The regulatory model breaks down as soon as you stop trusting the people doing the regulating

It sounds like a winning formula.

Until it doesn’t work.


The banking industry’s regulator in Malta is the Malta Financial Services Authority (MFSA). In recent history, the MFSA granted a licence to a small outfit called Pilatus Bank. The capital used to start the bank came from laundered money. People, including in government, allegedly used the bank to launder much more. And the regulator claims it didn’t know about these criminal activities until the story broke.

This is where the regulatory model breaks down. It works well as long as you trust the people doing the regulating.

Malta no longer has a good reputation for this.

Imagine this happening in the cryptocurrency world. The government licenses a cryptocurrency and people use it to hide funds. If foreign jurisdictions try to look into this, the Maltese Police will continue ignoring them. The Police would not investigate these things themselves, of course. As the Police Commissioner says, the police “have limited competence” to investigate corruption.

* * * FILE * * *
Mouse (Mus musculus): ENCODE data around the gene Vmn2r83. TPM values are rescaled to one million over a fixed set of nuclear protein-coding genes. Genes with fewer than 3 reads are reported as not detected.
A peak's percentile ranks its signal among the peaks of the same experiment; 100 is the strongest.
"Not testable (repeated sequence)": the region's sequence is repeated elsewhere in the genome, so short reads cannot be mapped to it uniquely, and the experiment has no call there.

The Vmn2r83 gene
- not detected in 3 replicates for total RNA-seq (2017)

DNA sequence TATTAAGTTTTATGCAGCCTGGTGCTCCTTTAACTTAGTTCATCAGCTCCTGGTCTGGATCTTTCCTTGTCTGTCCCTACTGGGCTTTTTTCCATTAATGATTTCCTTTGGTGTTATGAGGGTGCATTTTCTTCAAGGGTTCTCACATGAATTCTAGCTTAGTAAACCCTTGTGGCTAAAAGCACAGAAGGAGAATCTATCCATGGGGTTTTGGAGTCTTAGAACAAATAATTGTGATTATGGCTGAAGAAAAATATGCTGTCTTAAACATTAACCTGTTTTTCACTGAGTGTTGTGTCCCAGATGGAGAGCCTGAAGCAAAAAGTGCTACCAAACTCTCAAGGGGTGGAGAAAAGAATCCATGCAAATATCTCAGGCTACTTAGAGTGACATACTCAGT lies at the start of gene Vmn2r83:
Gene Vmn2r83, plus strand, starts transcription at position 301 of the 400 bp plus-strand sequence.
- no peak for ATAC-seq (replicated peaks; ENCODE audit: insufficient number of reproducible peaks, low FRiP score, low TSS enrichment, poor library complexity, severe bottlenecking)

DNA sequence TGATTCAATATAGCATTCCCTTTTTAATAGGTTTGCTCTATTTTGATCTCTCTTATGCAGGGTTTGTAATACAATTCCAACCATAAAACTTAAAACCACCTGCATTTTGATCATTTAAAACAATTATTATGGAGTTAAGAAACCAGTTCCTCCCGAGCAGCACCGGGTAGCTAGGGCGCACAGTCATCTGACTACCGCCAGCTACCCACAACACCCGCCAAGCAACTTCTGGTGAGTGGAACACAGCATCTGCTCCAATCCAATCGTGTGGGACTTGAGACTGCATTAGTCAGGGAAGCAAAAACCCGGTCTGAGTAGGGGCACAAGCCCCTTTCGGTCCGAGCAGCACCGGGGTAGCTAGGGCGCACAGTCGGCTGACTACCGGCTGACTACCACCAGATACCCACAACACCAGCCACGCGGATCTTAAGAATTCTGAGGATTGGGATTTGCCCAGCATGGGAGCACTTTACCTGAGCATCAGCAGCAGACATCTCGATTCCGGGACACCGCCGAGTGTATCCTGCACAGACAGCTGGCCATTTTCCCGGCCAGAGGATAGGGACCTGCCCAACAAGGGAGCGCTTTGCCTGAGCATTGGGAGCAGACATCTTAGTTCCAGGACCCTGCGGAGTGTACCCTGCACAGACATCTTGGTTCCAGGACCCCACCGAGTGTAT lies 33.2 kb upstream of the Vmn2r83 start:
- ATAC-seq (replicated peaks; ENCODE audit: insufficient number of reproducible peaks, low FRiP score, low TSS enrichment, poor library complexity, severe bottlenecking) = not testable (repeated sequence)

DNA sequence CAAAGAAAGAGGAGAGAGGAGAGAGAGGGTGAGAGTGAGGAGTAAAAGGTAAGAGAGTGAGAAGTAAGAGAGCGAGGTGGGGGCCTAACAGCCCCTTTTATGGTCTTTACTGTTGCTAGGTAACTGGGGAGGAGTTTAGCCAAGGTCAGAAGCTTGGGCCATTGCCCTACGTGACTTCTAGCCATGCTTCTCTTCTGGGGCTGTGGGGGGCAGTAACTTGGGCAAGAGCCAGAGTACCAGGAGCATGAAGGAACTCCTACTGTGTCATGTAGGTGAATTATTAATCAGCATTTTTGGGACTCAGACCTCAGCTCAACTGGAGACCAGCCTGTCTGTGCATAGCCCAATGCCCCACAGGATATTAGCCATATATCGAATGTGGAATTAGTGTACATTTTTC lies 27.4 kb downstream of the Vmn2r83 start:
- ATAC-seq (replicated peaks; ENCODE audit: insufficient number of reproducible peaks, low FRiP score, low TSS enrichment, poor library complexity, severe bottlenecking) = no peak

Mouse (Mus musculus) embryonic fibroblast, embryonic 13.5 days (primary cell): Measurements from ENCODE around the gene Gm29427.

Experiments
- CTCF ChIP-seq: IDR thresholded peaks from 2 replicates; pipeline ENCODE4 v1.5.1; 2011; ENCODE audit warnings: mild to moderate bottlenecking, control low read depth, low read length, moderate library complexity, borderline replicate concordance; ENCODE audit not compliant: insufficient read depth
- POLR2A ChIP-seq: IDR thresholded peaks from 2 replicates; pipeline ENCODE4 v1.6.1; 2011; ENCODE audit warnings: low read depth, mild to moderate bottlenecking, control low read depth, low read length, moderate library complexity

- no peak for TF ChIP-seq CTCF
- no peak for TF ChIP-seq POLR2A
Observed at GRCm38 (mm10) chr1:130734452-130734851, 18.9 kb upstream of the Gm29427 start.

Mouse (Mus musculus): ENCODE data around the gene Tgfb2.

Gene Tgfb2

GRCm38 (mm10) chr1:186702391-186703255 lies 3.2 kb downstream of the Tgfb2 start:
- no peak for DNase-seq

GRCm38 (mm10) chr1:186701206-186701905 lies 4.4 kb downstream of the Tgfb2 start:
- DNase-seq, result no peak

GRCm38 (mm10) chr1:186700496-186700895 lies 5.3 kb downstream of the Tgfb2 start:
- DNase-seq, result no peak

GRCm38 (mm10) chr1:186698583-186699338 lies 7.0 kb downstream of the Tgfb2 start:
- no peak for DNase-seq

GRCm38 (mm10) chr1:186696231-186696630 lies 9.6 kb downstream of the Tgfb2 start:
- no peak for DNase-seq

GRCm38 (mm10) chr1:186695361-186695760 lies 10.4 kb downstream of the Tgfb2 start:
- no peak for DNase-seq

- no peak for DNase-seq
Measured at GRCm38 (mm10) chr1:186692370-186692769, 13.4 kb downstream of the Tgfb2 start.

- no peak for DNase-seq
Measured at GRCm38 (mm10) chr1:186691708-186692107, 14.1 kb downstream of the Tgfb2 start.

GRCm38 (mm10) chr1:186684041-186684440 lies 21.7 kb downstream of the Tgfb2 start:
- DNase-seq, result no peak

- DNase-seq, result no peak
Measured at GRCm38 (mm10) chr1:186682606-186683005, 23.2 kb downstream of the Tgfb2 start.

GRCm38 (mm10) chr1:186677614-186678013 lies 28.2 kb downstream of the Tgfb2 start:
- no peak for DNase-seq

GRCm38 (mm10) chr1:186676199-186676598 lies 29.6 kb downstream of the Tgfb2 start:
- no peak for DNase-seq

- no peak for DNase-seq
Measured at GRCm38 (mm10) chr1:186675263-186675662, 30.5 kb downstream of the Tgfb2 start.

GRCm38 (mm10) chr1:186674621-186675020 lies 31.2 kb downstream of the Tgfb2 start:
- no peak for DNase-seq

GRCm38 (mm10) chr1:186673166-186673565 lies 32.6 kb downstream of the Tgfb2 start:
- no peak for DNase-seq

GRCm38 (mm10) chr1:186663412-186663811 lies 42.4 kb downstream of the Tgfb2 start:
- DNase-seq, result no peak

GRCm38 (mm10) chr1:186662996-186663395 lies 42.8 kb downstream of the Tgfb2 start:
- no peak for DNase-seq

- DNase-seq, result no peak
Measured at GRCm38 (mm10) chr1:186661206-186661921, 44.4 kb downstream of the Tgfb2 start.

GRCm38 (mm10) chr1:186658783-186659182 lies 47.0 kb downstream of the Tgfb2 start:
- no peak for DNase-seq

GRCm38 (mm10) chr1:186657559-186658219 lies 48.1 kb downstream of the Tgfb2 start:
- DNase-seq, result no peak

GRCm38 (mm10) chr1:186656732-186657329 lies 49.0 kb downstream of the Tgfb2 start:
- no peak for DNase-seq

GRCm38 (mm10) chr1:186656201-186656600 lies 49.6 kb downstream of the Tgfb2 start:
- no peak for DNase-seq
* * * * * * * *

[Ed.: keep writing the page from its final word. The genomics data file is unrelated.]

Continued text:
I’m not being hysterical either.

Former government minister John Dalli spoke about blockchain last week in New Delhi, India. He stated, “Every single person in today’s world is spied upon, monitored and controlled. All our movements, all our transactions, all our utterances are registered and logged. A well-structured, functional and protected blockchain environment should put a stop to this.” (Emphasis mine)

A former minister thinks we should use blockchain to stop registered transactions

A former minister thinks we should use blockchain to stop registered transactions. If he were talking about people spying on my emails, I’d sympathise with this statement. If he’s talking about banking transactions belonging to politicians, that’s a different matter.

(Note: John Dalli also had accounts at Pilatus bank)

Does this mean the new laws are completely useless?


Yes and no.

Like any law, the bills proposed by the government are not perfect but they have some excellent points.

The Malta Digital Innovation Act includes: